Posted by David Leibowitz on September 17th, 2009 in Bankruptcy, Chapter 13, Chapter 7
Have you lost a lot of money in your business or investments? Have you run up a lot of debts on your credit cards trying to keep your business afloat? Then your debts might be “business debt” and not “consumer debt”. If your debt is not “predominantly consumer debt”, then the means test doesn’t apply to you. This means that you might be making more than the median family income and still not be presumed to be abusing the bankruptcy system by filing a chapter 7 case. That might be good news for you. You might be able to avoid being an indentured servant for 5 years in chapter 13.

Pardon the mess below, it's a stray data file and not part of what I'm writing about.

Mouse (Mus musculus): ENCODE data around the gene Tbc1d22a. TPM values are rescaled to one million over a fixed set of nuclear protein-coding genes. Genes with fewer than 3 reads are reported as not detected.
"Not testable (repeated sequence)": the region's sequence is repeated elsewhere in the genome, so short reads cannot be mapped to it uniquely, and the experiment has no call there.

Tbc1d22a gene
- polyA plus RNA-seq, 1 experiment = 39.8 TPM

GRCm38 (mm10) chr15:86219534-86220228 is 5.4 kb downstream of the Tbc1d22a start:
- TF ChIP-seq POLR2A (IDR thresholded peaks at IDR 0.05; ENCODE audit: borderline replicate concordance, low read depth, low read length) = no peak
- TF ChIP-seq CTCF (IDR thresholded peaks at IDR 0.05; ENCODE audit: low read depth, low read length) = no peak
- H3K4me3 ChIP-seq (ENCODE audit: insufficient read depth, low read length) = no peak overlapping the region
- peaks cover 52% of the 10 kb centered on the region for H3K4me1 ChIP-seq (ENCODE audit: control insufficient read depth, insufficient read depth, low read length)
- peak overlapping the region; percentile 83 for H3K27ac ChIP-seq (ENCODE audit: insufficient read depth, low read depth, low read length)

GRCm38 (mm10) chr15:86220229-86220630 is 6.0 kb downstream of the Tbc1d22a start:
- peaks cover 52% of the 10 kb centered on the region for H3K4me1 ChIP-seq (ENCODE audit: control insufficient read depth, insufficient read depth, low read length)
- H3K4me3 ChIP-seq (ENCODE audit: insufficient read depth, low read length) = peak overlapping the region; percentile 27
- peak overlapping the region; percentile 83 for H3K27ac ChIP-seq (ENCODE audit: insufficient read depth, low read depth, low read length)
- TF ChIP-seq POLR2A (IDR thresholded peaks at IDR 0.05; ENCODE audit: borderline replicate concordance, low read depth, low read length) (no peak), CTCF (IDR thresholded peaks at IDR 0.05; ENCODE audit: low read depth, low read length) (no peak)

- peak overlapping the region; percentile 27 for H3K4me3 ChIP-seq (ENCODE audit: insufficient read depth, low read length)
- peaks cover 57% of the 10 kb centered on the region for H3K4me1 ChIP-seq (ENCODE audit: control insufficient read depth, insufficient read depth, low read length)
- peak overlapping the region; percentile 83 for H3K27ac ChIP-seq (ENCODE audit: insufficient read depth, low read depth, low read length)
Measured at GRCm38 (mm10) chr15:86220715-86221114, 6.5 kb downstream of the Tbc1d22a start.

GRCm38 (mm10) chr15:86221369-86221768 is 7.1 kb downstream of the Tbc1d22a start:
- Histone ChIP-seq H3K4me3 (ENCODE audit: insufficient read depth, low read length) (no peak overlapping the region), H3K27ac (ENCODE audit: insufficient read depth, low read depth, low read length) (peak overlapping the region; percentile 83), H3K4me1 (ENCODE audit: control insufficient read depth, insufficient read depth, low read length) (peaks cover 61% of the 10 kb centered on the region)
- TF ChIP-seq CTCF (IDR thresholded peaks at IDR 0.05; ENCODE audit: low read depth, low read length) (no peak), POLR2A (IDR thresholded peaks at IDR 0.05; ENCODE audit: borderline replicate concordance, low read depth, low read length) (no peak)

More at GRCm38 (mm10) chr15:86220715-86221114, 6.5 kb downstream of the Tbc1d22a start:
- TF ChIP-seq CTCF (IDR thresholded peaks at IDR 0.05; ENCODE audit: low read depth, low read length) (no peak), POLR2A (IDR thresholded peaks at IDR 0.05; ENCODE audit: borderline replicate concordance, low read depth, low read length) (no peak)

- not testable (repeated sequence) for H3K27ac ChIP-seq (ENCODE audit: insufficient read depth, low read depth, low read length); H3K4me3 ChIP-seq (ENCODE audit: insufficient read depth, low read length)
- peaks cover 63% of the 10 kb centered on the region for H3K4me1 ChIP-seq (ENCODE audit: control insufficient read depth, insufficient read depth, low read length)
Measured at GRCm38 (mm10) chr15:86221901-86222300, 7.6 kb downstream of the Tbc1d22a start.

How do you know whether or not your debt is “predominantly consumer debt”? The term “predominantly” is not defined. The Supreme Court says to read the Code in accordance with plain language. I take this to mean use words the way people use them in ordinary language. Predominant to me means more than anything else. Not necessarily a lot more but certainly more. Look it up in the dictionary. So if the majority of your debt is not consumer debt, the means test probably will not apply to you. I’d see if you pass the means test anyway. Often you will. And if there are two ways to get to “GO”, then I would certainly suggest that you take both of them.